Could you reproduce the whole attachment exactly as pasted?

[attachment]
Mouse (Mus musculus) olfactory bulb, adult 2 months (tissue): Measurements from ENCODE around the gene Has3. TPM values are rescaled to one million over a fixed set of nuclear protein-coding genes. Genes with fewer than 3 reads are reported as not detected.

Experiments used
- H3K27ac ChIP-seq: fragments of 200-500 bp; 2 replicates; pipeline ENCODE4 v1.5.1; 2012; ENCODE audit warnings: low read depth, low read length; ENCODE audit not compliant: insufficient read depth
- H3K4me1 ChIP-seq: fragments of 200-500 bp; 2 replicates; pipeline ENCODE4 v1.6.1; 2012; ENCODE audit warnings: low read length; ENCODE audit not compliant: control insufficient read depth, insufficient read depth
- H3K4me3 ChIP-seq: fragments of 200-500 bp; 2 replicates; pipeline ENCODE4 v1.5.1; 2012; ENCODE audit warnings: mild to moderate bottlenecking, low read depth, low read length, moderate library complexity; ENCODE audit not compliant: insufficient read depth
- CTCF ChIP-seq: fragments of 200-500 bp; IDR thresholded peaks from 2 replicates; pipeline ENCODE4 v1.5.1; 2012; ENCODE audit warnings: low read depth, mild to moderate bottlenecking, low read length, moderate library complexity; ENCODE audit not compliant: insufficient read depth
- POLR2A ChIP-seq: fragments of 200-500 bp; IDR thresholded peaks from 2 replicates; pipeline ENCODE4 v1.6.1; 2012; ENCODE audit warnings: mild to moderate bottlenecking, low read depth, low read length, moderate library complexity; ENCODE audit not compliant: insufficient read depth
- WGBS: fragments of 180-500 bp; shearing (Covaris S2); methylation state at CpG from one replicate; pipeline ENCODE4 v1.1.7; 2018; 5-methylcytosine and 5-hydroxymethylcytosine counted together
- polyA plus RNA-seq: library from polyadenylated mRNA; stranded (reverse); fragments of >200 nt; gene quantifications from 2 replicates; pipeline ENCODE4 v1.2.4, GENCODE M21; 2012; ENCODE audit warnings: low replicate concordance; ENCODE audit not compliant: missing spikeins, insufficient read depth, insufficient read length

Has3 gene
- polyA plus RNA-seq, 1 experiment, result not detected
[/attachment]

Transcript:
Mouse (Mus musculus) olfactory bulb, adult 2 months (tissue): Measurements from ENCODE around the gene Has3. TPM values are rescaled to one million over a fixed set of nuclear protein-coding genes. Genes with fewer than 3 reads are reported as not detected.

Experiments used
- H3K27ac ChIP-seq: fragments of 200-500 bp; 2 replicates; pipeline ENCODE4 v1.5.1; 2012; ENCODE audit warnings: low read depth, low read length; ENCODE audit not compliant: insufficient read depth
- H3K4me1 ChIP-seq: fragments of 200-500 bp; 2 replicates; pipeline ENCODE4 v1.6.1; 2012; ENCODE audit warnings: low read length; ENCODE audit not compliant: control insufficient read depth, insufficient read depth
- H3K4me3 ChIP-seq: fragments of 200-500 bp; 2 replicates; pipeline ENCODE4 v1.5.1; 2012; ENCODE audit warnings: mild to moderate bottlenecking, low read depth, low read length, moderate library complexity; ENCODE audit not compliant: insufficient read depth
- CTCF ChIP-seq: fragments of 200-500 bp; IDR thresholded peaks from 2 replicates; pipeline ENCODE4 v1.5.1; 2012; ENCODE audit warnings: low read depth, mild to moderate bottlenecking, low read length, moderate library complexity; ENCODE audit not compliant: insufficient read depth
- POLR2A ChIP-seq: fragments of 200-500 bp; IDR thresholded peaks from 2 replicates; pipeline ENCODE4 v1.6.1; 2012; ENCODE audit warnings: mild to moderate bottlenecking, low read depth, low read length, moderate library complexity; ENCODE audit not compliant: insufficient read depth
- WGBS: fragments of 180-500 bp; shearing (Covaris S2); methylation state at CpG from one replicate; pipeline ENCODE4 v1.1.7; 2018; 5-methylcytosine and 5-hydroxymethylcytosine counted together
- polyA plus RNA-seq: library from polyadenylated mRNA; stranded (reverse); fragments of >200 nt; gene quantifications from 2 replicates; pipeline ENCODE4 v1.2.4, GENCODE M21; 2012; ENCODE audit warnings: low replicate concordance; ENCODE audit not compliant: missing spikeins, insufficient read depth, insufficient read length

Has3 gene
- polyA plus RNA-seq, 1 experiment, result not detected